First, evaluate your site location for each factor on a scale of 1 to 10. Number 10 being the highest.

Second, decide the importance of each factor to your particular business on a scale of 1 to 5. Number 5 being the most important.

Multiply the grade by the weight to determine the points for each factor. Add up the points to get a total score. Repeat this process for each site to gain an objective comparative analysis.

Site Criteria Table
Factors Grade 1-10 Weight 1-5     Points    
Traffic count: Cars or pedestrians      
Visibility access      
Proximity to competition      
Parking (include off-street parking)      
Condition of premises      
Proximity to customer generators      
Income level of neighborhood      
Population density      
Ethnic make-up of neighborhood      
Age factor      
Directional growth of area      
Area improving or deteriorating      
Crime/shoplifting rates      
Availability of qualified employees      
Labor rates of pay      
Supplier proximity      
Terms and rental rates      
Adequacy of utilities, gas, water      
Transportation accessibility      
Total Points  

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Top Ten Do's and Don'ts


  1. Talk to your city hall planning and zoning department to be sure your intended location conforms to all code requirements.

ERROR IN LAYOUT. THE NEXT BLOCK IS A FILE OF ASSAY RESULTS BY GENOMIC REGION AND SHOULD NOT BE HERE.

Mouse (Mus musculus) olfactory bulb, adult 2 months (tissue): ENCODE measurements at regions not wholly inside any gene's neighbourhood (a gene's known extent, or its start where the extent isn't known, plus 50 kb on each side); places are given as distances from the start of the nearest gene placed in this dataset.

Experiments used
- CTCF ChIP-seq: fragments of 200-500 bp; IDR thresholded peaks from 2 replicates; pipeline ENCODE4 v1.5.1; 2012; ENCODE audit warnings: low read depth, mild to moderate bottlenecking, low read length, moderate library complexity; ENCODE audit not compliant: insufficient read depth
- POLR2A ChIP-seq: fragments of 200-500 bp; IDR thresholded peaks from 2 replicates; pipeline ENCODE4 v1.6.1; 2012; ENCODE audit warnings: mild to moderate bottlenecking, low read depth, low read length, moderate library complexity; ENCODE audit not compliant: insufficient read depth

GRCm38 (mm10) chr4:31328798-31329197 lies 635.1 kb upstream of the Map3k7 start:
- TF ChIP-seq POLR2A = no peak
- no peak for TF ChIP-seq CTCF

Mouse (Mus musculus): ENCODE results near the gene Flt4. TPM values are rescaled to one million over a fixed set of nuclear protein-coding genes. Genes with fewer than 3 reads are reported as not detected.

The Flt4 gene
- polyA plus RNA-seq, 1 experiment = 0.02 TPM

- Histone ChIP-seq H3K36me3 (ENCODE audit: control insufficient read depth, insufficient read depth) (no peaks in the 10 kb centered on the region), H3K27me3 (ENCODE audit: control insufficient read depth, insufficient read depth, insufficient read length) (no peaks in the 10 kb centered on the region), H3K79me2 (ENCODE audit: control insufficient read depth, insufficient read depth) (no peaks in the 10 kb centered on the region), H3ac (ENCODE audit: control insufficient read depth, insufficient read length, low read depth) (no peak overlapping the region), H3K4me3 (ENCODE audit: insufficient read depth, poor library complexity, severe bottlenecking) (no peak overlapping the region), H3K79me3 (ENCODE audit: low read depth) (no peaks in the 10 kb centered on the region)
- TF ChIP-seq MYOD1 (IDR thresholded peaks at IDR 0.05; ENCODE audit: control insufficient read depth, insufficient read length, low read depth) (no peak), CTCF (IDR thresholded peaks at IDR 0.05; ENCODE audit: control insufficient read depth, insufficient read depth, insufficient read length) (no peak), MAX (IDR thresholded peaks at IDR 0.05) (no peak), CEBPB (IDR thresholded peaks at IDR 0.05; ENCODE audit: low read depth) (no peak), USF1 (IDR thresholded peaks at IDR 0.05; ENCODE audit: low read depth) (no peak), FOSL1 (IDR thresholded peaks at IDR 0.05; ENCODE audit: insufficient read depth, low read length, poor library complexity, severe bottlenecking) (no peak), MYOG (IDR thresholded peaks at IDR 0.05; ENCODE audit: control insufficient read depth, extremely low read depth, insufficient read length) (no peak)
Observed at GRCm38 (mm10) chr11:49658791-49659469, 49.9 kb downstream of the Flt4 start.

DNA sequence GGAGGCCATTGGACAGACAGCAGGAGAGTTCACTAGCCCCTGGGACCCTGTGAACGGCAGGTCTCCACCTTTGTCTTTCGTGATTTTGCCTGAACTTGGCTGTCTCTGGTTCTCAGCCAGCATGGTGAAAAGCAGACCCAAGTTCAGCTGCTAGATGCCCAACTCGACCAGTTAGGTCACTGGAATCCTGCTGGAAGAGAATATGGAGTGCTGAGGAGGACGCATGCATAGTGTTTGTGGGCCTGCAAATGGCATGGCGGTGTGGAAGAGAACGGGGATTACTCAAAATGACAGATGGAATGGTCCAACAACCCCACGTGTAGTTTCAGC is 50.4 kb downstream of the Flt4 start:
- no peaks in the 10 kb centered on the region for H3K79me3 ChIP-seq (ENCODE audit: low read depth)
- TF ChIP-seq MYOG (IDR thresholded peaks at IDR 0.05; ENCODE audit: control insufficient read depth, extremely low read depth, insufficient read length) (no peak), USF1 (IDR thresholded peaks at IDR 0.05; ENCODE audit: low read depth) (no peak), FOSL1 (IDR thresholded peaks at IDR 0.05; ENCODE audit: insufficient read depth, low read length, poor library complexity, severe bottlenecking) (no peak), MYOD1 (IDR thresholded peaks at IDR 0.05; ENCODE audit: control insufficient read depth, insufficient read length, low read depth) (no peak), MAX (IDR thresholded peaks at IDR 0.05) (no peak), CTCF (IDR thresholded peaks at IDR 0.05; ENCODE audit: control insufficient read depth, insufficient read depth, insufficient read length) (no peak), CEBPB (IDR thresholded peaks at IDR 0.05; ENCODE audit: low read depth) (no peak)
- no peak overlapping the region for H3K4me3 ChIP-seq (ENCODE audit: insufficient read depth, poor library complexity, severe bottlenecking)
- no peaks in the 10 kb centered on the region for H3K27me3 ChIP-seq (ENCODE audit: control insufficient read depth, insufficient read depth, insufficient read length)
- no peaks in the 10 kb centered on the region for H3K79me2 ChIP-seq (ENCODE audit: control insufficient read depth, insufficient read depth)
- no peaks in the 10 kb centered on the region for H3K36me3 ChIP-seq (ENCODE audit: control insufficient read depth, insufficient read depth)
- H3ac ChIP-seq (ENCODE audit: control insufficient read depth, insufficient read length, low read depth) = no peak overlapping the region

2. Create a Site Model Criteria for your particular business.
  3. Look at many locations to establish comparable values for rent and location potential.
  4. Order demographic data to provide information about your customers.
  5. Retain a real estate lawyer to assist in negotiating your lease or purchase.
  6. To minimize your risk, negotiate for a short-term lease with options.
  7. Provide terms in your lease for potential expansion requirements.
  8. Have every agreement put into writing.
  9. Ask that no other similar business be allowed in your shopping center.
  10. Use signs that are the largest allowed and clearly state what you are selling.


  1. Be hasty in making a real estate decision. (There is no such thing as the last good location.)